Classified Balance Sheet Explanation



A classified Balance sheet is a financial statement portraying financial position of the business wherein the elements assets, liabilities and equity are classified in an expressive manner. Each balance sheet account is break down into a sub category for conveying better information.

Elements of balance sheet include assets, equities and liabilities. Expressive manner here means categorizing these elements in meaningful sub-classes. Such categorizing really helps the reader in understanding different relations and factors of financial position.

This is up-to management’s decision and discretion that how they want their balance should look like and how assets, equities and liabilities are to be presented in balance sheet. Management while deciding this, can seek help from GAAP and guidelines provided by International Accounting Standards. Usually two main categories i.e. Current and Non-current are used for assets and liabilities to be shown in the Balance sheet. However, at the time of deciding contents’ presentation, management should focus on intended categories to be quite meaningful and reader/user friendly. We know that from the contents of Balance sheet and from their meaningful presentation, readers retrieve very useful information of their use and evaluate progress.  

Explanation & Format

In this accounting course, we have already described that the current trend of presenting elements of balance sheet revolve around two main categories i.e. Current and Non-Current. Both Assets and liabilities are recorded under these two main categories. How this presentation is done, we will show you in the ensuing examples.

Non-current Assets

Non-current assets are those assets which are assumed not be readily convertible into cash within one year from the date of Balance Sheet. These assets are also called long-term assets and include fixed assets, longer term investments.


Non-current assets are presented in classified balance sheet under the main heading of assets. Look at the following example

Non-Current Assets


Fixed assets – at cost
(less accumulated depreciation)
Capital work in progress
Long-term investments



Total Non-Current Assets


Current Assets

Those assets which are available in cash and/or expected to be converted into cash within one year from the date of Balance Sheet are called current assets. These assets comprise of cash in hand, cash at bank, closing stocks etc.


Likewise, non-current assets, current assets too are shown under the main heading of Assets. The sub-total of current assets is added with the total of non-current assets shown at the top and thus the figure of total assets is arrived at. 

Current Assets


Stocks in trade
(closing inventory)
Short term investments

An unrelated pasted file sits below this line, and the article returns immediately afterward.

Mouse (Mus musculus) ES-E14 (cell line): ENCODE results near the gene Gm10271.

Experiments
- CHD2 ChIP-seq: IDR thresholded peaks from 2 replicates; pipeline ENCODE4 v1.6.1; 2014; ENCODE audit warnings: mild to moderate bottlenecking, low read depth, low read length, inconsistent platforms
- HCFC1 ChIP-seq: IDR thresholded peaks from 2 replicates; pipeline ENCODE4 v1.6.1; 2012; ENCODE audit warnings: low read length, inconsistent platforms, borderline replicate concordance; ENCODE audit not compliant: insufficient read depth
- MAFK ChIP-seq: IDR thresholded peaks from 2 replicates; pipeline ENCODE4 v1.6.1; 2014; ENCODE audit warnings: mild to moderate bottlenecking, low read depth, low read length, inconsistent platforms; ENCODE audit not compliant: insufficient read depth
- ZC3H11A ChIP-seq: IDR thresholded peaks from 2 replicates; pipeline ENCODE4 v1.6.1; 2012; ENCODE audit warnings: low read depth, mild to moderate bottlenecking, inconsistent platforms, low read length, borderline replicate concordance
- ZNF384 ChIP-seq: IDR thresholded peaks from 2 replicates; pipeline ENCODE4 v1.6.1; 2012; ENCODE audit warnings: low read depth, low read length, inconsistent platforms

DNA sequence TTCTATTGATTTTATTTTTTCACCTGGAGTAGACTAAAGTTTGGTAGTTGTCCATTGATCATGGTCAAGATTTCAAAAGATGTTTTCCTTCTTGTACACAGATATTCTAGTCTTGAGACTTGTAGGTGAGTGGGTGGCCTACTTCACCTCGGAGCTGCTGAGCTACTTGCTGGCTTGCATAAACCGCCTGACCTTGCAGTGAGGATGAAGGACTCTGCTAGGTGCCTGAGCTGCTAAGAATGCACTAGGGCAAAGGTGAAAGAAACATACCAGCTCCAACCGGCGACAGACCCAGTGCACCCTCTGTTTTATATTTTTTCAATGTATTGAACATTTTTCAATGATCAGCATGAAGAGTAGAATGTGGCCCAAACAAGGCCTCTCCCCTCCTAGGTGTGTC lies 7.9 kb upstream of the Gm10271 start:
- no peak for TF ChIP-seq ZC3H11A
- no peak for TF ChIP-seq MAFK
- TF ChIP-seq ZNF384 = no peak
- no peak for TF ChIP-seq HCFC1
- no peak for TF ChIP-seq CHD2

Account receivables
Advances & prepayments
Cash & bank balances



Total Current Assets


Equity / Capital

Equities represents ownership interest in the business. This is also taken as difference between total assets and total liabilities. Equity or capital also refer to the ‘net assets’ of the business. Equity can also be taken as owner’s liabilities over the business. This portion of the Balance sheet displays the owners’ investment, other reserves and the amount of accumulated profits or losses. The portion of equities and liabilities in a balance sheets starts with elements of equity.


More often equities are shown at the top of liabilities portion. In other words, equity items are presented before the presentation of liabilities (both long & short term). 



(owners’ equity/shares etc)
Retained Surplus


General Reserves




Total Equities



Liabilities refer to the business obligations as a result of accounting transaction taken place in past. These are also taken as sums of money that business owes to outsiders like creditors, suppliers etc. Liabilities can also be defined as present obligations arisen from past events.

From the presentation viewpoint, liabilities or liabilities portion is balance sheet is further sub-divided into two main categories i.e. non-current or long-term liabilities and the current liabilities.

Non-Current or Long-Term Liabilities

These are actually those obligations which the management presumes to be paid off after the period of one year. In other words, obligations the payment date of which matures longer than 12 months are termed as Non-current or Long-term liabilities. Long-term liabilities may include bank borrowings, long term securities received etc. 

Long Term Liabilities


Bank Borrowings
Long Term Securities


Total Long Term Liabilities


Current Liabilities

Contrary to long-term liabilities as above, current liabilities are those obligations which the management expects to be paid off within one year. Current liabilities may encompass account payables, note payables, accruals etc.

Current Liabilities


Accounts Payable
Notes Payable
Accruals & others


Total Current Liabilities


Classified Balance Sheet Example

Following is the example of classified balance sheet where you can easily understand categorization of  balance sheet accounts.

Classified Balance Sheet Fromat